While the deceased gorillas that were necropsied in this study had large numbers of tapeworms dwelling in their gut, they were all in good condition, and had died from other sources of trauma rather than disease. So in contrast to A. perfoliata which can cause major pathologies in horses, A. gorillae is content with a more peaceful existence, just living quietly as a part of the gorilla's regular gut symbiont fauna.


March 9, 2024

Veneriserva pygoclava

There are many ways to become a parasite, and there are parasites with vastly different ancestries that end up joining the same path on the road of parasitism. In some cases, sharing the same path can also mean adopting a certain shape. This post is about Veneriserva pygoclava, a worm that lives inside a worm, more specifically it is a polychaete worm that has evolved to parasitise another type of polychaete worm which are commonly called "sea mice".

Top left: Ventral view of an infected Aphrodita longipalpa with a Veneriserva pygoclava parasite inside. Bottom Left: MicroCT scan image of an Aphrodita longipalpa with Veneriserva pygoclava female highlighted in yellow and juvenile highlighted in blue. Right: A female Veneriserva pygoclava (top) and a male (bottom).
Photos from Fig. 1 and Fig. 3 of the paper

The genus name of this parasitic polychaete translates into "Venus' servant" though this worm is certainly a servant for nobody but itself. You'd think that living inside the body of another animal would restrict how big it can get, but the female Veneriserva grows to about seven centimetres long, which is twice as long as its host. Surprisingly enough, being longer than the host is not unusual among these kinds of parasitic polychaete worms. Despite its size and the amount of space it occupies within the host, it does not seem to cause any injuries or damage to the host's internal organs.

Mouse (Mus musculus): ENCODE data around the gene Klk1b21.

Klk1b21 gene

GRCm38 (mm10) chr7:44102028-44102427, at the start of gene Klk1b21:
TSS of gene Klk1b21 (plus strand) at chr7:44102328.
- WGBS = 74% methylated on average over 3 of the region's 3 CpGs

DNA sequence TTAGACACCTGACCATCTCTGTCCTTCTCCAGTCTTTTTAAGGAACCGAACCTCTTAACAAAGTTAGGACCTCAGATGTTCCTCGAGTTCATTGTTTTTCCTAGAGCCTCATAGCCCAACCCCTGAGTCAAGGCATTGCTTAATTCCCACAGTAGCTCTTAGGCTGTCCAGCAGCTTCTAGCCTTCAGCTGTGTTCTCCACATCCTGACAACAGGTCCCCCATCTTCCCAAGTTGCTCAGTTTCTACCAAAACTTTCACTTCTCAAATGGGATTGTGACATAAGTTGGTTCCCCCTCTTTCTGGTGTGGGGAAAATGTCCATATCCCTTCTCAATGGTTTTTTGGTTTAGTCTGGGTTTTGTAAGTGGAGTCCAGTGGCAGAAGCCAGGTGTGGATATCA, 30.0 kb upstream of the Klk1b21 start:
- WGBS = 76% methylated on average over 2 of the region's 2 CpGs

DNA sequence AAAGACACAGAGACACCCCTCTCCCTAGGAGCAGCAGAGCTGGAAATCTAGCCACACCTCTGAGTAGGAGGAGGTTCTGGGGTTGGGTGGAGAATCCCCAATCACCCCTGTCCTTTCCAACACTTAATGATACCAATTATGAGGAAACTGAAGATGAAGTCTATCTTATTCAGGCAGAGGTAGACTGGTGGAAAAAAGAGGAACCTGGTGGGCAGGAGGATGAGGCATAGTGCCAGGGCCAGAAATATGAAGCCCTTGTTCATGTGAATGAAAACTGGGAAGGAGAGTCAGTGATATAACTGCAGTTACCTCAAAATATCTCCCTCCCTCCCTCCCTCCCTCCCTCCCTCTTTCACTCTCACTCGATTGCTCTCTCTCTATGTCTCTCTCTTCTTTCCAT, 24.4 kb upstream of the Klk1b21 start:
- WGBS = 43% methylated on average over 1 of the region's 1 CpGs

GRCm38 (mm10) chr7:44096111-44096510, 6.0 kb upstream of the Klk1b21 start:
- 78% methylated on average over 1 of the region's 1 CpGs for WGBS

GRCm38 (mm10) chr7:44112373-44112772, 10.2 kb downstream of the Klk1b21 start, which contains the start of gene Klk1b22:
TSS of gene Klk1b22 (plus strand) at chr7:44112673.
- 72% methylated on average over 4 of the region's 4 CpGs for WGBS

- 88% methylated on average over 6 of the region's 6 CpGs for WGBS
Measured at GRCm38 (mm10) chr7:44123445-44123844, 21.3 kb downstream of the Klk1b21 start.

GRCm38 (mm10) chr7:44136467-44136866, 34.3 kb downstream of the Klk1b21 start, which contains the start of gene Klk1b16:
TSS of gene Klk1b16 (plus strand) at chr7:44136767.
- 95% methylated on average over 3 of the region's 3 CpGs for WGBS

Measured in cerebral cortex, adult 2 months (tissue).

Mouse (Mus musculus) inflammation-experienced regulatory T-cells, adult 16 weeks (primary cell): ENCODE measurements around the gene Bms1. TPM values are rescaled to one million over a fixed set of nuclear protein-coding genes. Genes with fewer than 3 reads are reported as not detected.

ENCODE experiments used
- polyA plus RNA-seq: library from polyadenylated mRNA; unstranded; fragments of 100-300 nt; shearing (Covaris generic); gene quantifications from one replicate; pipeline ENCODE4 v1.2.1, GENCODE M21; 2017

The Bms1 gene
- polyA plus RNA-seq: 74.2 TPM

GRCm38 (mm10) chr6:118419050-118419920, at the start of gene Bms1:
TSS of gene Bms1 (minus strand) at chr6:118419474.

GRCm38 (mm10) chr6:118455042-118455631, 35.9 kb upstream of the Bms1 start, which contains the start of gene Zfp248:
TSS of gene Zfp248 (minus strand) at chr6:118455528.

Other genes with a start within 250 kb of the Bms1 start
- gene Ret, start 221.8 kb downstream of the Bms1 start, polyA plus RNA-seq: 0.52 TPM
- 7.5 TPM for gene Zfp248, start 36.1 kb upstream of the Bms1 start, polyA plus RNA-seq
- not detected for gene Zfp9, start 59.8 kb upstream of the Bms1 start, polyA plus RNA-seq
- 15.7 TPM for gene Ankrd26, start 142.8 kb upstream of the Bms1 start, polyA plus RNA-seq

Living this endoparasitic lifestyle requires some specialised adaptations, and over the course of its evolution, Veneriserva has ended up with a body plan which is very similar to that of tapeworms. Despite both being called "worms", tapeworm and polychaete worms are from entirely separate animal phyla and their path to this "tapeworm body plan" (for the lack of a better term) were very different.

Tapeworms evolved from free-living flatworms, which are fairly simple animals, at least in terms of their body plan. A flatworm has no body cavity, its gut is more or less a blind-end sac (with some branches in larger flatworms), and it doesn't even have a circulatory system. If anything, in order to adapt to a parasitic lifestyle, tapeworms have evolved to become more complex than their free-living ancestors. Over the course of the tapeworm's evolution, they have gained a new attachment organ - the scolex - which is a heavily modified head, while the rest of the body has become an efficient conveyor belt of reproductive organs. These parasitic flatworms have even evolved a brand new type of "skin" called a tegument which allows it to absorb nutrients as well as protect itself against the host's enzymes, and some tapeworms even have the most complex central nervous system among all the flatworms, enabling them to navigate and maneuver in the dark, fleshy tunnels that are their host's intestinal tract.

In contrast, polychaetes are segmented worms, and are actually more similar to us in their body plan, equipped with a full body cavity, muscular gastrointestinal tract, and a closed circulatory system with blood vessels. But Veneriserva has abandoned much of that, because when you're living inside another animal, being built like a tapeworm seems to be the way to go.

Veneriserva does have a mouth of sorts, but it is not connected to any digestive tract to speak of. In fact, the digestive tract has been reduced down to a throat with a blind-end. Instead, the mouth of Veneriserva serves as a grabber to hold the parasite in place, functioning much like a tapeworm's scolex. Additionally, Veneriserva has also evolved its own version of the tapeworm's tegument, which is covered in fine microscopic finger-like projects (rather like the lining of your small intestine, just inside out) allowing it to absorb nutrients through its skin. There are also patches of cilia on the skin which may serve to stir the host's bodily fluids in order to bring more nutrients into contact with the parasite's skin.